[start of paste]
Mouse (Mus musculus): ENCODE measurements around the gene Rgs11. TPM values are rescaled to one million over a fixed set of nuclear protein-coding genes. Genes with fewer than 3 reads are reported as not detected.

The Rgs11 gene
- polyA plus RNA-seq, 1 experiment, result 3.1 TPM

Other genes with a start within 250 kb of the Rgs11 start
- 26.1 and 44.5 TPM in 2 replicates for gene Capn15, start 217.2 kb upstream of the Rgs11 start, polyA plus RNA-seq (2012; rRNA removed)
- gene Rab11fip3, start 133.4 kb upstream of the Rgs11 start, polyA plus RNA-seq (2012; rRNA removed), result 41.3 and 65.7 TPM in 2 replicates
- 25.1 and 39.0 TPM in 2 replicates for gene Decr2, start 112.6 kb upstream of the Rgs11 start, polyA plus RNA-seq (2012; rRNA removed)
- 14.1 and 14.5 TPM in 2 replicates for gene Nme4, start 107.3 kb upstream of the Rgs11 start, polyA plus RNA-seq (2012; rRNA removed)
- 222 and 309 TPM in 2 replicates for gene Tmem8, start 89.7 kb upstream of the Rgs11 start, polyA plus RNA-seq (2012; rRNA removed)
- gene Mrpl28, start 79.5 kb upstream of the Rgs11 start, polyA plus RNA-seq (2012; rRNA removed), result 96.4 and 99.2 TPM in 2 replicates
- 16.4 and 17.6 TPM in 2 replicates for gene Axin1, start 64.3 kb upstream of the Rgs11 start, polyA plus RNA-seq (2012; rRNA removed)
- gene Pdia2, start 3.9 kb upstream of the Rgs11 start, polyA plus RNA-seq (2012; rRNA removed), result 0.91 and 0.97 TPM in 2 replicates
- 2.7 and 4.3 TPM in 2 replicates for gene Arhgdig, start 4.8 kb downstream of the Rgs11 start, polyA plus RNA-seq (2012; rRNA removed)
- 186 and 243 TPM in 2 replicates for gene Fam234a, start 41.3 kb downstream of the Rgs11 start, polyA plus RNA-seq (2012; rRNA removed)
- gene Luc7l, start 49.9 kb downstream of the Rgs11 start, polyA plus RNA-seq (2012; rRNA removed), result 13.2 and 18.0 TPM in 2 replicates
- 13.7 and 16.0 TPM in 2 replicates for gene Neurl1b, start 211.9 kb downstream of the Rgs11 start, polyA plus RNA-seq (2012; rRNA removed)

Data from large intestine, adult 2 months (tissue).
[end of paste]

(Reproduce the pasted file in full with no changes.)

Mouse (Mus musculus): ENCODE measurements around the gene Rgs11. TPM values are rescaled to one million over a fixed set of nuclear protein-coding genes. Genes with fewer than 3 reads are reported as not detected.

The Rgs11 gene
- polyA plus RNA-seq, 1 experiment, result 3.1 TPM

Other genes with a start within 250 kb of the Rgs11 start
- 26.1 and 44.5 TPM in 2 replicates for gene Capn15, start 217.2 kb upstream of the Rgs11 start, polyA plus RNA-seq (2012; rRNA removed)
- gene Rab11fip3, start 133.4 kb upstream of the Rgs11 start, polyA plus RNA-seq (2012; rRNA removed), result 41.3 and 65.7 TPM in 2 replicates
- 25.1 and 39.0 TPM in 2 replicates for gene Decr2, start 112.6 kb upstream of the Rgs11 start, polyA plus RNA-seq (2012; rRNA removed)
- 14.1 and 14.5 TPM in 2 replicates for gene Nme4, start 107.3 kb upstream of the Rgs11 start, polyA plus RNA-seq (2012; rRNA removed)
- 222 and 309 TPM in 2 replicates for gene Tmem8, start 89.7 kb upstream of the Rgs11 start, polyA plus RNA-seq (2012; rRNA removed)
- gene Mrpl28, start 79.5 kb upstream of the Rgs11 start, polyA plus RNA-seq (2012; rRNA removed), result 96.4 and 99.2 TPM in 2 replicates
- 16.4 and 17.6 TPM in 2 replicates for gene Axin1, start 64.3 kb upstream of the Rgs11 start, polyA plus RNA-seq (2012; rRNA removed)
- gene Pdia2, start 3.9 kb upstream of the Rgs11 start, polyA plus RNA-seq (2012; rRNA removed), result 0.91 and 0.97 TPM in 2 replicates
- 2.7 and 4.3 TPM in 2 replicates for gene Arhgdig, start 4.8 kb downstream of the Rgs11 start, polyA plus RNA-seq (2012; rRNA removed)
- 186 and 243 TPM in 2 replicates for gene Fam234a, start 41.3 kb downstream of the Rgs11 start, polyA plus RNA-seq (2012; rRNA removed)
- gene Luc7l, start 49.9 kb downstream of the Rgs11 start, polyA plus RNA-seq (2012; rRNA removed), result 13.2 and 18.0 TPM in 2 replicates
- 13.7 and 16.0 TPM in 2 replicates for gene Neurl1b, start 211.9 kb downstream of the Rgs11 start, polyA plus RNA-seq (2012; rRNA removed)

Data from large intestine, adult 2 months (tissue).